Data from the UK and USA reveals a strong growth in human resource (HR) job creation. Organisational responses to the global Covid-19 pandemic and the socio-political upheaval caused by the #Metoo and Black lives Matters movement has brought HR skills and knowledge to the forefront. In this blog Dr Elaine Yerby, Senior Lecturer in Human Resource Management, explores key growth areas and how HR professionals can both upskill and protect themselves from accompanying increased levels of stress within the profession.

A post-pandemic workplace

HR teams became instrumental to businesses trying to survive during the pandemic and had to adapt quickly to the changing external conditions. They lead on previously little used areas of employment law such as furlough schemes as well as managing more established processes such as redundancies and restructuring.

Flexible and hybrid working patterns, organisational change management, and diversity and inclusion whilst all traditional domains of HR expertise came to the forefront during the crisis and specialists in these areas were in high demand.

As UK businesses seek to re-build from the pandemic and in the face of new global recessionary threats the demand for HR jobs and skills remains high. The 2022 LinkedIn Jobs on the Rise survey identifies the 25 fastest growing job titles advertised through their platform. Diversity and Inclusion Manager is the second fastest growing job title and Chief HR Officer makes the top 25. Talent Acquisition Manager (recruiter by its more common name) is 12th place in the list and demonstrates the ongoing challenge for organisations to fill vacancies.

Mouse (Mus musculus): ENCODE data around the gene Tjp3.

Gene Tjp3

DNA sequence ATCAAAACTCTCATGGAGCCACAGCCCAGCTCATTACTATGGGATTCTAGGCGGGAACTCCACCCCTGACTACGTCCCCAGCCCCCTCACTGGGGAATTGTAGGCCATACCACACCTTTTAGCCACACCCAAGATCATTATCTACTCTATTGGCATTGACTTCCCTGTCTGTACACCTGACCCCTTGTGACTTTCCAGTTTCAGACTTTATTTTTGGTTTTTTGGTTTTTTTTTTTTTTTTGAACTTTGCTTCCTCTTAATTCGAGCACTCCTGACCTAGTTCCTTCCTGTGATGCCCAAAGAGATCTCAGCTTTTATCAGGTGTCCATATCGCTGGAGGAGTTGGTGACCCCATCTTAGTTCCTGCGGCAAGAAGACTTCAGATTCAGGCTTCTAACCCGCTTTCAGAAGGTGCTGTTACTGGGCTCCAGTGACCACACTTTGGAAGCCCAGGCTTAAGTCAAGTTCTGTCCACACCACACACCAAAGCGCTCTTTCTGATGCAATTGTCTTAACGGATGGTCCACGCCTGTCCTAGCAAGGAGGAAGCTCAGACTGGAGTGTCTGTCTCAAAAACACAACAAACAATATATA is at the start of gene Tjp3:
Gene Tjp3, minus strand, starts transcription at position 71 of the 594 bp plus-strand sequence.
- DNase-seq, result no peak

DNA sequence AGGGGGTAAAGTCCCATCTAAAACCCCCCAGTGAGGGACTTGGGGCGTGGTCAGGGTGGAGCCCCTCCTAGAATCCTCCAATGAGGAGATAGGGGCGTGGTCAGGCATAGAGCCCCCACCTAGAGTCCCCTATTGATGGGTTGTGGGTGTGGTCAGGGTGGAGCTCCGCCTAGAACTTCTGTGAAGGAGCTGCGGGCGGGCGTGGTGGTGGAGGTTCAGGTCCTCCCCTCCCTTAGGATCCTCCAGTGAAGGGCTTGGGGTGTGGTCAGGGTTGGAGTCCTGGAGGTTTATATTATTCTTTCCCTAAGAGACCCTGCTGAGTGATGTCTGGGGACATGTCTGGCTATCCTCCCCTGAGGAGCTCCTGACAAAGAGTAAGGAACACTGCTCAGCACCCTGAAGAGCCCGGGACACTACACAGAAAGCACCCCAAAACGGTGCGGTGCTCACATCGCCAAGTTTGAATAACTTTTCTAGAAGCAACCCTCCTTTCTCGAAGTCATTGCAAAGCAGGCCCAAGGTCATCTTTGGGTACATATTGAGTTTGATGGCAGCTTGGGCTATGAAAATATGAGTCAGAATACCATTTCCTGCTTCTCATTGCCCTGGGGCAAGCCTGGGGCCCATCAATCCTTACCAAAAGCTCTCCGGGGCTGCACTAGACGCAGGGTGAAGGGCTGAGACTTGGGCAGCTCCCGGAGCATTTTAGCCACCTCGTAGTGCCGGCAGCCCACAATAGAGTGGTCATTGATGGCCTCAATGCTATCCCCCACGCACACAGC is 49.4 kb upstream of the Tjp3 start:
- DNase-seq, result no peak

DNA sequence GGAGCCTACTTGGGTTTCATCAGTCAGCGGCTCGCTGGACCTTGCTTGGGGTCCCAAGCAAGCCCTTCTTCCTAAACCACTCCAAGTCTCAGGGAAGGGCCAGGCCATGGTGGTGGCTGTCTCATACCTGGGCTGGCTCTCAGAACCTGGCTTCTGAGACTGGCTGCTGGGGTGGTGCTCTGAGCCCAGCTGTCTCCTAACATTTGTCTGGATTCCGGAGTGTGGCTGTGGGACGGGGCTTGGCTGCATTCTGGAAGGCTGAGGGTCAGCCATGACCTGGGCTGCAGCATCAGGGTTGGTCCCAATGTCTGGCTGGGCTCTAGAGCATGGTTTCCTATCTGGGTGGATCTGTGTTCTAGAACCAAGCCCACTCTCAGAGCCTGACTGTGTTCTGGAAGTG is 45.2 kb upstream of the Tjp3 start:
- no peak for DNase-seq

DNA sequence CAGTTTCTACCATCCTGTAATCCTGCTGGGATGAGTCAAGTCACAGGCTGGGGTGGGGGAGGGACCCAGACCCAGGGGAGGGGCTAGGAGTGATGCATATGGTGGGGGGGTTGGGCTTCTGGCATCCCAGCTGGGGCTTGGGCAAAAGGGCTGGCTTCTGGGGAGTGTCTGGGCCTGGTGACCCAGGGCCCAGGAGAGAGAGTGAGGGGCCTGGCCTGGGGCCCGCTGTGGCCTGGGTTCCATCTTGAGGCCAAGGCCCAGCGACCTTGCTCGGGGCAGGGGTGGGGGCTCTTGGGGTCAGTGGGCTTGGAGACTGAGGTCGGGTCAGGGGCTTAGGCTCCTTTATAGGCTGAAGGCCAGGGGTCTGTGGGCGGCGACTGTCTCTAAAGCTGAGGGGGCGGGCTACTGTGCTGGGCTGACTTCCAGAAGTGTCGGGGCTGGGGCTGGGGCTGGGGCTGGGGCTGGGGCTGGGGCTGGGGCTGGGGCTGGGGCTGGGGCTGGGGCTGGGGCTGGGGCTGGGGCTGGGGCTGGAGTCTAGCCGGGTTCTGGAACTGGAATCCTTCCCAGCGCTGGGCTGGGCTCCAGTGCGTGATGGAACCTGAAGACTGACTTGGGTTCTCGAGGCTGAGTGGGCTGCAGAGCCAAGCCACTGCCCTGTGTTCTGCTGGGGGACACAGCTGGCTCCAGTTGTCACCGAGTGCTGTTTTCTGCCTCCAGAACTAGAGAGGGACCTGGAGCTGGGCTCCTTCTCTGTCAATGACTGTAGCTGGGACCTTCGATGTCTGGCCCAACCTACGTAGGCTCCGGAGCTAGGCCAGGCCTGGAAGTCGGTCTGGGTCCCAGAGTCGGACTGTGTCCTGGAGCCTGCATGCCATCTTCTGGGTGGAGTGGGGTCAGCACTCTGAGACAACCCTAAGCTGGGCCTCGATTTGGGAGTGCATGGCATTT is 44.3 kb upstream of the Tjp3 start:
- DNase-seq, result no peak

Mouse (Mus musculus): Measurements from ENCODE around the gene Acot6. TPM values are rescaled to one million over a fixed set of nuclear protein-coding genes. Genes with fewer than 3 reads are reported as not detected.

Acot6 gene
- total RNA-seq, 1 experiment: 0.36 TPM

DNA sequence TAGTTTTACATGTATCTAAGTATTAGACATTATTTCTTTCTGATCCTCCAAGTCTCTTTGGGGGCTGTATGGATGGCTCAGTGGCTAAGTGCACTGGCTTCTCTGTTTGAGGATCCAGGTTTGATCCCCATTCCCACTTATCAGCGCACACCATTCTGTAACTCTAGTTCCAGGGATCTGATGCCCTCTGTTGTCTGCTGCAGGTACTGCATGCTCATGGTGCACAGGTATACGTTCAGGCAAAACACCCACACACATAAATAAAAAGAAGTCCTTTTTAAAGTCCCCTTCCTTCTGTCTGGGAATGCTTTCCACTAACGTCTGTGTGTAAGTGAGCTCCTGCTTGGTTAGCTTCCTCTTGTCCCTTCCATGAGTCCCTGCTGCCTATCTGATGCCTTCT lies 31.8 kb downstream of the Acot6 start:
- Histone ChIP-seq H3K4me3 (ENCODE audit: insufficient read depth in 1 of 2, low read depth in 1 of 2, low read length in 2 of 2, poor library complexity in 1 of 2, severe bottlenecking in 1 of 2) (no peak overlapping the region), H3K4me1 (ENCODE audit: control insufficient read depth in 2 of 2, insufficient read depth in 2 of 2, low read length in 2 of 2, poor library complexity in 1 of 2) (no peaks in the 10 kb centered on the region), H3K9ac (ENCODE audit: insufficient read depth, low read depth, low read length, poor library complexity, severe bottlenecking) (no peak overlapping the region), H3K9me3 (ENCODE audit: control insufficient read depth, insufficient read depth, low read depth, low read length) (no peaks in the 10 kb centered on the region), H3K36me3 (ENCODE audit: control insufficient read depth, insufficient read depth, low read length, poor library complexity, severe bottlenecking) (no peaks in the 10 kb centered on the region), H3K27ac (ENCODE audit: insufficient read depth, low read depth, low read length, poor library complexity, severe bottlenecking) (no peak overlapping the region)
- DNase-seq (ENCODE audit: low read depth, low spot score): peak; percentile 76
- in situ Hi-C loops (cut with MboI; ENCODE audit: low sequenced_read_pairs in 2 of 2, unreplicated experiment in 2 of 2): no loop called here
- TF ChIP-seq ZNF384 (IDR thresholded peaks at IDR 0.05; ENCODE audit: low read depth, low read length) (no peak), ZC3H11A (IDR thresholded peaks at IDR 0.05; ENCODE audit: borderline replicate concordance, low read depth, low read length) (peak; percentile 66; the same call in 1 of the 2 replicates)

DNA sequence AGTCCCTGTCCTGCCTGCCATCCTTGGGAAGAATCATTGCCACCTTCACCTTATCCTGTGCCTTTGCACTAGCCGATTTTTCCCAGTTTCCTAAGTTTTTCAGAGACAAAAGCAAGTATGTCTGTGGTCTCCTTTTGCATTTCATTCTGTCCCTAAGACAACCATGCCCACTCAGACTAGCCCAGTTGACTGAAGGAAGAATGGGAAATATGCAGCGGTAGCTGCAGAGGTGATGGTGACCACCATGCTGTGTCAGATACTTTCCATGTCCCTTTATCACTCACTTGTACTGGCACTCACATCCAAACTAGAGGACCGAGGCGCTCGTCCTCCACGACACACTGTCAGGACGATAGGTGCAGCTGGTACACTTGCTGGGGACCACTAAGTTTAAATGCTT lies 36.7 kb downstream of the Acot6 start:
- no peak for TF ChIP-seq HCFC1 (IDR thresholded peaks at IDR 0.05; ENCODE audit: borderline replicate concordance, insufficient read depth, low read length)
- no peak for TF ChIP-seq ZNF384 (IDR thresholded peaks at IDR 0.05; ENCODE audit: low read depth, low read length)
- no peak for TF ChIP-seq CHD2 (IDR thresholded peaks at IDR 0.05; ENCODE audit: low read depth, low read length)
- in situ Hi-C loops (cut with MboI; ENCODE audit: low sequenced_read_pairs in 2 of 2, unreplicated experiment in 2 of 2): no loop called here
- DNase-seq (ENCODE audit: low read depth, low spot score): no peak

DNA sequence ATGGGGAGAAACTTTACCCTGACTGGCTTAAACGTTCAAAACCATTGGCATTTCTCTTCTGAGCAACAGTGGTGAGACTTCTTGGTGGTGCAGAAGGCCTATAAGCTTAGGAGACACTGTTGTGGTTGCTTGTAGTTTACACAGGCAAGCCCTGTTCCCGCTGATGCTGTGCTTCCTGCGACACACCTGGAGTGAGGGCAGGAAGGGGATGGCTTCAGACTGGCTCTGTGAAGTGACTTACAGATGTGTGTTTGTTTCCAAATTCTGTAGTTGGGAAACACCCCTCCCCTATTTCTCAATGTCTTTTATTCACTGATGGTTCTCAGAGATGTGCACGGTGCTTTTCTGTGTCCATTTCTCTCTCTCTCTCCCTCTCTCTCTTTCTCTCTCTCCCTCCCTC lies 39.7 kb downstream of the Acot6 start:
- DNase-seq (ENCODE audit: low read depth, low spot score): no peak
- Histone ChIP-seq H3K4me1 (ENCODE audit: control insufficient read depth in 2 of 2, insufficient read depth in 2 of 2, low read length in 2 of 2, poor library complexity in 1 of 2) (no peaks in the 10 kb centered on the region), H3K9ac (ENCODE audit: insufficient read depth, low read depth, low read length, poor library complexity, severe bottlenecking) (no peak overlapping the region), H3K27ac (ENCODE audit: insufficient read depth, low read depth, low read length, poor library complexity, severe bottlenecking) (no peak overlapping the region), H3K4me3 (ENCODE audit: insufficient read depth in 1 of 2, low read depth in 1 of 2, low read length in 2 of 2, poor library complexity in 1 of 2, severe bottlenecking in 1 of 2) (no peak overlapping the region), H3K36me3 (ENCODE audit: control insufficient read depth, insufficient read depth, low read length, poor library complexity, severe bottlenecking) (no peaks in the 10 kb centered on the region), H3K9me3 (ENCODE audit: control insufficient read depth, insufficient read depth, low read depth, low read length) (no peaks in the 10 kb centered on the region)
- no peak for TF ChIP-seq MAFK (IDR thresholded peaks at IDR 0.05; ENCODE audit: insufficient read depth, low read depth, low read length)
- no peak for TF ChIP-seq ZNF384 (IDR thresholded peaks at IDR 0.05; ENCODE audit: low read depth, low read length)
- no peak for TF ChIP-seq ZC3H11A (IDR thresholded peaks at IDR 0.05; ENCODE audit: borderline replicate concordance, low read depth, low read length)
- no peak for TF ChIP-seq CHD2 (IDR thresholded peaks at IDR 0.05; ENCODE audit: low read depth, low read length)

Research by Reed also reveals the demand for Compensation and Reward managers is also high, as the growth in hybrid forms of work means organisations significantly re-thinking their reward and benefit packages.


If the time is now for HR jobs, candidates need to ensure they are equipped with the necessary knowledge and skills that organisations are looking for. Upskilling in areas of diversity and inclusion, data analytics and specialism in reward management and change management are likely to bring fruitful career benefits. Whilst the future is certainly looking bright for HR professionals and those looking to enter the profession, a cautionary note is struck by the accompanying high levels of stress now reported within the HR profession.

Employee wellbeing

The HR profession has historically been exposed to high degrees of emotional labour. Emotional labour relates to the difference between the ‘felt’ emotions of HR practitioners as they carry out their day- to- day roles and those emotions displayed to other employees and managers.

Due to the requirement for suppressing real emotions and surface acting, emotional labour is linked to increased stress and burnout. It is evident that both the unprecedented workloads experienced by HR professionals during the pandemic and the emotional labour required in supporting organisational restructuring and change has taken a significant toll.

As businesses seek to build back from the pandemic a key driver must be a focus on wellbeing of all employees, including those tasked with looking after the needs of others in the organisation. HR leaders also have a shared responsibility to focus on stress management and enhancing wellbeing in the profession and to make this integral to the debates about job growth and expansion.

Human Resource Management at Essex

If you are looking to upskill or are interested in finding out new ways to support your HR development, take a look at our MSc Human Resource Management, a specialist Masters programme which aims to provide HR practitioners and recent graduates with the skills to navigate a successful career in HR and management.